An Earth Day for the Internet


Way back in September, I organized an event at Media Bridges for the third-annual One Web Day, which is a cool event that some of your organizations might be interested in participating in.

One Web Day is a sort of “Earth Day for the Internet,” that was celebrated Sept. 22 with virtual and in-person events in cities across the country to promote a free and open internet. The goal is to help people understand the possibilities the internet can offer to them, and motivate people to protect it as a public resource.

“People's lives now are as dependent on the Internet as they are on the basics like roads, energy supplies and running water," One Web Day founder Susan Crawford said in a news release. "We can no longer take that for granted and we must advocate for the Internet politically, and support its vitality personally."

This year's theme was the internet and its effect on democratic participation in an election year. So we planned a panel discussion on the topic of “The Next President, the Internet, and the Disconnected City,” where people in Cincinnati could talk directly to the presidential candidates’ telecommunications policy advisors, via Skype. We invited representatives from the Obama, McCain and Nader campaigns. Since Media Bridges is a non-partisan public access station, I hoped our event could include discussions of more candidates’ positions, but unfortunately the McCain and Nader campaigns could not send representatives.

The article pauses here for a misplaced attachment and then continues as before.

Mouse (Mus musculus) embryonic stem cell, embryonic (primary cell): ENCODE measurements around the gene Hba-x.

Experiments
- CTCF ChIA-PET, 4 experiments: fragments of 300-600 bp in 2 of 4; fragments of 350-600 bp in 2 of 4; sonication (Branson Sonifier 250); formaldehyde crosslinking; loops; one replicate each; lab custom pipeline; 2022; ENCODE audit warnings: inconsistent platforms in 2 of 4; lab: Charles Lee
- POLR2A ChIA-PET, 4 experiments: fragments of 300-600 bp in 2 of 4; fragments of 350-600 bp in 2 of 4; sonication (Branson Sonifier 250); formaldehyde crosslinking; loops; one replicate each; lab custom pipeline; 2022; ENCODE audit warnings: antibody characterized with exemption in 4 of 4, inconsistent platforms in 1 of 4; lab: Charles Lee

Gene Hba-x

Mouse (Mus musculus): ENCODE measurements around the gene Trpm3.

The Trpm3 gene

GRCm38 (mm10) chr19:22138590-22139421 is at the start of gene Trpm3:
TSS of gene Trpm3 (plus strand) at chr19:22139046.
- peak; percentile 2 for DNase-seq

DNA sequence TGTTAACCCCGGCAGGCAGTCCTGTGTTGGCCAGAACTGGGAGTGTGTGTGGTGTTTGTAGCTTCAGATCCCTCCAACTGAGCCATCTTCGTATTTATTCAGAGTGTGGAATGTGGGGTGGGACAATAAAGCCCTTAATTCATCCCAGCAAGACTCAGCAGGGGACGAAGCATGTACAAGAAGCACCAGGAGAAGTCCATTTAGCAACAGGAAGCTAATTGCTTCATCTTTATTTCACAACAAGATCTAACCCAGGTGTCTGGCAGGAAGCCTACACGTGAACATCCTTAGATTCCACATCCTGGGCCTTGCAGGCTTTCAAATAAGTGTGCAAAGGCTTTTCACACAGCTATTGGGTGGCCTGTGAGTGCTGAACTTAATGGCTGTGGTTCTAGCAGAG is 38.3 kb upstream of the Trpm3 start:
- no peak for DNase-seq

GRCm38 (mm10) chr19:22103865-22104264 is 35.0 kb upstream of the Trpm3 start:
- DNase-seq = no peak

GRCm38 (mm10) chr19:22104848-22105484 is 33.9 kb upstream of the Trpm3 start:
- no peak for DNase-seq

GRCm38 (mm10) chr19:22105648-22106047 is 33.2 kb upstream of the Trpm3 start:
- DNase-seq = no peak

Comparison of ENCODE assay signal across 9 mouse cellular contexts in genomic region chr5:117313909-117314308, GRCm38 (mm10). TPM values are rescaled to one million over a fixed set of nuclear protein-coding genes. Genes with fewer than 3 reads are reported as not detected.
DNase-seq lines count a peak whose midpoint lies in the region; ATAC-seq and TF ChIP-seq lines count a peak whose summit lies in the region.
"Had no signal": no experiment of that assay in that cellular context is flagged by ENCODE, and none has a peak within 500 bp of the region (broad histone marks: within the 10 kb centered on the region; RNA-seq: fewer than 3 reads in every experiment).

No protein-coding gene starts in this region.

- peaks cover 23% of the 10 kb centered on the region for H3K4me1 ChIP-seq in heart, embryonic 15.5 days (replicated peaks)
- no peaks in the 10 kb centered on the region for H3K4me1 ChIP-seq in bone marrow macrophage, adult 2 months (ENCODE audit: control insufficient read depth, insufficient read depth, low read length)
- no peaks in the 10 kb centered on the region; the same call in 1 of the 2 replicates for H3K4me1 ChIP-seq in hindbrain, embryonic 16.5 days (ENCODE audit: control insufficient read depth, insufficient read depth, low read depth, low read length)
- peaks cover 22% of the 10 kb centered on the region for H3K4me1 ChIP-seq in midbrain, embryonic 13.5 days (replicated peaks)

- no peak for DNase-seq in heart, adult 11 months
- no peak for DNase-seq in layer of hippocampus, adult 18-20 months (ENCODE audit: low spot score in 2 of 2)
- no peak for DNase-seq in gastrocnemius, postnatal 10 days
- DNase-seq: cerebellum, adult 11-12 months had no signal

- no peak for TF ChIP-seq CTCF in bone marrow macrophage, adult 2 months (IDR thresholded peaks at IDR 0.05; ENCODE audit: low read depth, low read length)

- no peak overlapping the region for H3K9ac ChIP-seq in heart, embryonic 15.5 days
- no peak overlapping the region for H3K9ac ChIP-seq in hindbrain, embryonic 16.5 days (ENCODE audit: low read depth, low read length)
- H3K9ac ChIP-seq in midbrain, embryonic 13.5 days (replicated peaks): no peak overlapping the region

Our lone panelist was Obama’s telecommunications advisor Gigi Sohn, who phoned in from Washington D.C. and we projected her image onto a projector screen. Our audience was small but enthusiastic, and included some students, cable access producers, bloggers, media activists, a lawyer, and one 11-year old.

Despite the 11-year-old, the event had nothing to do with my job developing the youth media program, but it was a good event planning practice and experience using some of the internet tools. We incorporated the internet in everything we did for the event, which was tedious and scary for me, but my fellow (non-CTC) VISTA Katie did the web work and patiently explained it to me. We downloaded a program that allowed us to record the video and audio from Skype (we had to pay for it but I’d be interested to know if anyone knows of free versions out there), and posted the entire event to a One Web Day page we created using WordPress. The page also has a video from interviews we did with people at the downtown farmer’s market, where we asked people how they used the internet and what they’d like to see the new president do.